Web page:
Pure Data Possibilities


Popping to Midi

Patch: Body Set

For the original Pop-O-Metre idea I explored a few different means of triggering midi messages, looking for the best indicator of a “pop”.
Electrical Potential, first order difference and 2nd degree first order difference data from Biceps pops

In stream the osc messages with the muscle activation potential values seperated by source muscle to be processed as sequences of floats. These are each passed to an object (the Pops) which outputs a bang when the pop criteria is satisfied to trigger a drum midi sound. I wanted to catch the onset of pop and send on single message for a single hit per pop rather than generate a flurry of snare hits, but it takes time for a muscle to relax after being contracted. To compensate, each successful pop suppresses the processing of the active muscle’s incoming signal for several milliseconds. This duration can be tuned to the responsiveness of the individual muscles and the competency of the user. In my excersises, I tuned these on a range 120 ms (soleus) to 300ms (trapeziod).

image of pd Patch triggering midi drum messages from incoming OSc messages


I created a few objects to help segment the task of turning OSC messages into sound.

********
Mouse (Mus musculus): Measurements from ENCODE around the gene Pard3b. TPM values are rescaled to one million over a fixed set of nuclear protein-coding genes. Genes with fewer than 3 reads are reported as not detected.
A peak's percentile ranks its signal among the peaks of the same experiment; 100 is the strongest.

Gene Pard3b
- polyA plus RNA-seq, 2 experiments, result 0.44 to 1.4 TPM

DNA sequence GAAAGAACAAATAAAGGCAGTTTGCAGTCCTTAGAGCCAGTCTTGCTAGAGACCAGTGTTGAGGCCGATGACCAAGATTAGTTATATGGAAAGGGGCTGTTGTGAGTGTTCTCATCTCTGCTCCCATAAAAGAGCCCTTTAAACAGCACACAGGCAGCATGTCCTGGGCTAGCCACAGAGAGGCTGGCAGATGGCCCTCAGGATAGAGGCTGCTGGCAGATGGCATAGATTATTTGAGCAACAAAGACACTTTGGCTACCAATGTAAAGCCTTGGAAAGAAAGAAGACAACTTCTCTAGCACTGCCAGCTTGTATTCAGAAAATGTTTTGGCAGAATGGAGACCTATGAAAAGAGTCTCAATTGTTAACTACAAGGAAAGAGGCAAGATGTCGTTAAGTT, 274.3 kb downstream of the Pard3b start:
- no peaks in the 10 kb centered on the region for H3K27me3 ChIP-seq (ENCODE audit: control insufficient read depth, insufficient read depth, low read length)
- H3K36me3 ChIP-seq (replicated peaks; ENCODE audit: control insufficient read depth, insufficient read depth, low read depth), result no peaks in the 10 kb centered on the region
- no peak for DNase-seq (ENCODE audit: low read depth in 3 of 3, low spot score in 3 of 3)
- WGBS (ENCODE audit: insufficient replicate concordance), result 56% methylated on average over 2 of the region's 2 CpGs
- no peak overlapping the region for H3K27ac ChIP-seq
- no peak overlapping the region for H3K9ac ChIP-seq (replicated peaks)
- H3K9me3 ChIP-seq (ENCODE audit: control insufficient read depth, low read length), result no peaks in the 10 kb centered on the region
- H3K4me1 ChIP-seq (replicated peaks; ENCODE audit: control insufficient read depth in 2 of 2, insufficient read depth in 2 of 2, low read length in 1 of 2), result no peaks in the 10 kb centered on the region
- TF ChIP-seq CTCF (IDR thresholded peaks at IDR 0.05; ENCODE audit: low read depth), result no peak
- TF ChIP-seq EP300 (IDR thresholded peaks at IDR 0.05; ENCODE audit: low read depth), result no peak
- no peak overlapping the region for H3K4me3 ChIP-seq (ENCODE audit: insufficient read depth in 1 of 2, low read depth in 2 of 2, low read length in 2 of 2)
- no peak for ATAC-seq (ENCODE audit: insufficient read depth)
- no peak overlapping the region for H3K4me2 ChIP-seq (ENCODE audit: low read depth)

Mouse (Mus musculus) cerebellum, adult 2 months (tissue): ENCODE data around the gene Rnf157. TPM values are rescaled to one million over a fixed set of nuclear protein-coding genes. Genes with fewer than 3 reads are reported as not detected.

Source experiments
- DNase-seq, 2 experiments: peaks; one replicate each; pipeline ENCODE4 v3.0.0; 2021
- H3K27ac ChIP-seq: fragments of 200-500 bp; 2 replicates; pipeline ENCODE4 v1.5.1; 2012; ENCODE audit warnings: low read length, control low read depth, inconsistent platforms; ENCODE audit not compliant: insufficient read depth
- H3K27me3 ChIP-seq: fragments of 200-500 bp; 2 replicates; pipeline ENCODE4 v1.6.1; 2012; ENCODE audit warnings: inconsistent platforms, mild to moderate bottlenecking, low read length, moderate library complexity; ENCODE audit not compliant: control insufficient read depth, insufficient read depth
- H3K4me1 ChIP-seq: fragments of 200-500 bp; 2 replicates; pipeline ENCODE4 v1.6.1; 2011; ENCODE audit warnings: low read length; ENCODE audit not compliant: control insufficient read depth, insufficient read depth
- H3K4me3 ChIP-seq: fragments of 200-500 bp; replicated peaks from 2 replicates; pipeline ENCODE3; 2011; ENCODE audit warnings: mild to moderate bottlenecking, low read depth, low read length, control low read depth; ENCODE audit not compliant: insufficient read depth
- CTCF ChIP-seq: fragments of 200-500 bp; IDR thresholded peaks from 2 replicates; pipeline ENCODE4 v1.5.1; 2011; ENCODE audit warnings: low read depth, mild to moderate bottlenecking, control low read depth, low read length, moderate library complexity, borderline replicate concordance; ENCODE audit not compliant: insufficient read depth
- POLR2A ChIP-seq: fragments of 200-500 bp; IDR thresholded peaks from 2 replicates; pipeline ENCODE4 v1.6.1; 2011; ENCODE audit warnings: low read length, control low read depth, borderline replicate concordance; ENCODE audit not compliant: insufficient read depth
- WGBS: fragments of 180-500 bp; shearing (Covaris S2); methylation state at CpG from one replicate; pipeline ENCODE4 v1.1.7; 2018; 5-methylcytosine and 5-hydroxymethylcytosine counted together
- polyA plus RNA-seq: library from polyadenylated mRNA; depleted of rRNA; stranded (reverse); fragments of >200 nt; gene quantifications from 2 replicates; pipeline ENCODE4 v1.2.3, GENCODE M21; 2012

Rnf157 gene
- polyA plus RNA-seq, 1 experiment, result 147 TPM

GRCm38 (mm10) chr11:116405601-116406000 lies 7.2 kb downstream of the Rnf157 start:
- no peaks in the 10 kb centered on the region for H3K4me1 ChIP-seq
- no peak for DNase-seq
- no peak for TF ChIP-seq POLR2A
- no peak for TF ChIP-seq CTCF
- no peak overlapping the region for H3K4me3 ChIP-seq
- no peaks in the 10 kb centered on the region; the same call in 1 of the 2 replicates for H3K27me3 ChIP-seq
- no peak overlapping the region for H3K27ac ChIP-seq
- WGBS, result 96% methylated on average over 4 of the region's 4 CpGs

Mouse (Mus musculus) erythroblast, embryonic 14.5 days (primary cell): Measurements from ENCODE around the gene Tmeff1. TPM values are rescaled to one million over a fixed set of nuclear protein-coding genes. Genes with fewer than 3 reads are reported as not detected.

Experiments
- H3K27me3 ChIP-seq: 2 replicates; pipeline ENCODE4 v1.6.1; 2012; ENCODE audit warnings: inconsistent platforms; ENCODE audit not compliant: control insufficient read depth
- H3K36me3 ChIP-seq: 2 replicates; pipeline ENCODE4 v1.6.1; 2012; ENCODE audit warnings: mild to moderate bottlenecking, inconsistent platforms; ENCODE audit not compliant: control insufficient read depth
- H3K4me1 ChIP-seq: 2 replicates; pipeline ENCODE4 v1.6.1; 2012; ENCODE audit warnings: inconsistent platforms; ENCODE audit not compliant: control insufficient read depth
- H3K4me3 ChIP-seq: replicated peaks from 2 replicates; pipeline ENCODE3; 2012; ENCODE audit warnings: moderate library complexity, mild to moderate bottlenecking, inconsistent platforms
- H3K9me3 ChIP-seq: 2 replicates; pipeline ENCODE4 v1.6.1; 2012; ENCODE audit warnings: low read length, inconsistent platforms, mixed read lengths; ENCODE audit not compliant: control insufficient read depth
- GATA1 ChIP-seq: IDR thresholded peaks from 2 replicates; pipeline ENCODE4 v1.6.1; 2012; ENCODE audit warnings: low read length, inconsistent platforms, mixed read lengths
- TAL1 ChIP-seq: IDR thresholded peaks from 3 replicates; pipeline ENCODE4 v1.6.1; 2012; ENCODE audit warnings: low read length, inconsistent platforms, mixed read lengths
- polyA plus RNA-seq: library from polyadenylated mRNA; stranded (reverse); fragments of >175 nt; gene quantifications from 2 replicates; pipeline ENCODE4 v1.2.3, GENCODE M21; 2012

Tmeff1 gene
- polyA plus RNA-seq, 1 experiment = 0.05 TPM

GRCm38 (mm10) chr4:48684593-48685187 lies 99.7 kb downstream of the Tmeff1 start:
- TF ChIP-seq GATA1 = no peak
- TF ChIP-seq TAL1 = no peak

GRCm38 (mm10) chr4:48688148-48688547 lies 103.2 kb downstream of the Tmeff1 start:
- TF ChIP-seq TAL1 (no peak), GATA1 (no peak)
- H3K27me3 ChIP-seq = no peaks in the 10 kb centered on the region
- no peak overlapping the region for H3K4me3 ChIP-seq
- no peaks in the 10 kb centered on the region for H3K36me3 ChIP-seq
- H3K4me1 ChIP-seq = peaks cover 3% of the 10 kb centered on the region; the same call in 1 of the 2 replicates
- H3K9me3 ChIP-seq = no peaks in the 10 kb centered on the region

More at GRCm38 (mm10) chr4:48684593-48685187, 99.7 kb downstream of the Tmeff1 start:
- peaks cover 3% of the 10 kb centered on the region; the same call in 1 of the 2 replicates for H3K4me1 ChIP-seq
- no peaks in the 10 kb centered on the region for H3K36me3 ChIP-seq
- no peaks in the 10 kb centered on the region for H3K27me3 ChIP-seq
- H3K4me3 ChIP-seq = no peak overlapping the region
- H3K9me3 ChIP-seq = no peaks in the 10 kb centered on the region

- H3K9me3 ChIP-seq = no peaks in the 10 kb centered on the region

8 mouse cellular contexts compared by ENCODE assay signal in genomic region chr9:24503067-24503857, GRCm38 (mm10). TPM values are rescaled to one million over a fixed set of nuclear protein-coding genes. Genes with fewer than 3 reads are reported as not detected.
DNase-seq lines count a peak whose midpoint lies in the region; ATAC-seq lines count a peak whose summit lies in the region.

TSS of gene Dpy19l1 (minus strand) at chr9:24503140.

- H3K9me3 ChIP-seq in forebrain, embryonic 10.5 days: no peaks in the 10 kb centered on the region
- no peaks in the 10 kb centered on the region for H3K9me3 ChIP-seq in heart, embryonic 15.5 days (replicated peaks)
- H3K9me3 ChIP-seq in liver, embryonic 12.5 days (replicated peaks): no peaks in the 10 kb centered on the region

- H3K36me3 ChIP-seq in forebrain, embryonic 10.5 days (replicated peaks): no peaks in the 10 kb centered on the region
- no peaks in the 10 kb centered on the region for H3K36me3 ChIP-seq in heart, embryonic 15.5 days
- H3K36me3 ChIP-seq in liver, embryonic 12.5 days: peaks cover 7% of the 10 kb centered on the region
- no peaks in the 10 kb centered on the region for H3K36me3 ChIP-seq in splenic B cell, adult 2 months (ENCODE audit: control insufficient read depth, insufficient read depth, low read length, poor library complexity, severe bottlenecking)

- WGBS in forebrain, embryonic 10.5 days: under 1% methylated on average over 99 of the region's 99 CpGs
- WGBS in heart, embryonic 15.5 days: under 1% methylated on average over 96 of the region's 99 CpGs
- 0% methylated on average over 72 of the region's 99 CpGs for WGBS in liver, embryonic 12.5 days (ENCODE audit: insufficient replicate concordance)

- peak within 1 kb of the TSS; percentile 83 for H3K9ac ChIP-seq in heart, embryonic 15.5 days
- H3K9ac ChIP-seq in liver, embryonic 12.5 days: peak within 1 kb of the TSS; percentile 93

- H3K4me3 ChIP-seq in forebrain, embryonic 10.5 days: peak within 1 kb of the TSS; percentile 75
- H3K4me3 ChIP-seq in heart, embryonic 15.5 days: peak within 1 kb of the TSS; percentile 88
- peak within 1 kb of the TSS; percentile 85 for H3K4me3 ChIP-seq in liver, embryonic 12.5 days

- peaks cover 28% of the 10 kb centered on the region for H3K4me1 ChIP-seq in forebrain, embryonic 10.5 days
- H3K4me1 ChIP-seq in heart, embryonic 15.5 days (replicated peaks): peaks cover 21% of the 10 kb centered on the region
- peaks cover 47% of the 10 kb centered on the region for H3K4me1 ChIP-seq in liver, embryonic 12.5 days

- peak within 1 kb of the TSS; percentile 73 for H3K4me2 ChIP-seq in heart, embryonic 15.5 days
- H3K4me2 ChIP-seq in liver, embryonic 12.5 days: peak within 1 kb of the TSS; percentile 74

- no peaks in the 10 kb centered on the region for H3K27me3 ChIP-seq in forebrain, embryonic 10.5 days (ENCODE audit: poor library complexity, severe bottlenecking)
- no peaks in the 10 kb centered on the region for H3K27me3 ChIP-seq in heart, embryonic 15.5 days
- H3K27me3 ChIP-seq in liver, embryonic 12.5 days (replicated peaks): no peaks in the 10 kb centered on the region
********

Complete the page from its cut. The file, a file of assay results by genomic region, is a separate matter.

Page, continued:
Pop: generates a bang when the raw signal is higher than a specific threshold
Pop2: generates a bang when the difference between successive signal values is greater than some threshold (sample rate 256 hz)
Pop3: same as Pop2 but measure difference at a rate of 128 hz.
Pop4: like Pop3 with note velocity determined by crossing value.Object to detect pops in EMG data and output bangs

I experimented with the change in potential over time intervals grater than the same rate to cut down on false pops. The graph of biceps pops above shows possible thresholds for the raw, first order, and first order extended signals.

These objects are designed to accept control inputs to suit the muscle and performer characteristics and goals. If a popper wants to train to get sharper pops, it is easy to raise the activation threshold of Pop2 or Pop3. If the popper want to get consistently strong pops, it would be more useful to train with Pop using a high threshold.

Experimentation has demonstrated that despite these different kinds of signal controls, muscle activation potential is still quite challenging to generate consistently.

Note: this patch also requires use of a midi synthesizer. I’ve been using Simple Synth.

Muscle to Confined States

Instead of confining the muscle activity to triggering notes, we can try to associate ranges of muscle activity. Introducing an object called “bins”, I set two thresholds for the signal, or rather for the natural logarithm of the signal input, and then give sound characteristics to muscles when they are in these different states. Instead of studying sudden changes in muscle activation, this depends on sustained potentials which are expressed in postures and motions.

For both example patches, I used the lowest range as a quiet “rest state” so that there might be a condition without sound. Of course reversing this make for an interesting performance experience. Maps one dimension to three values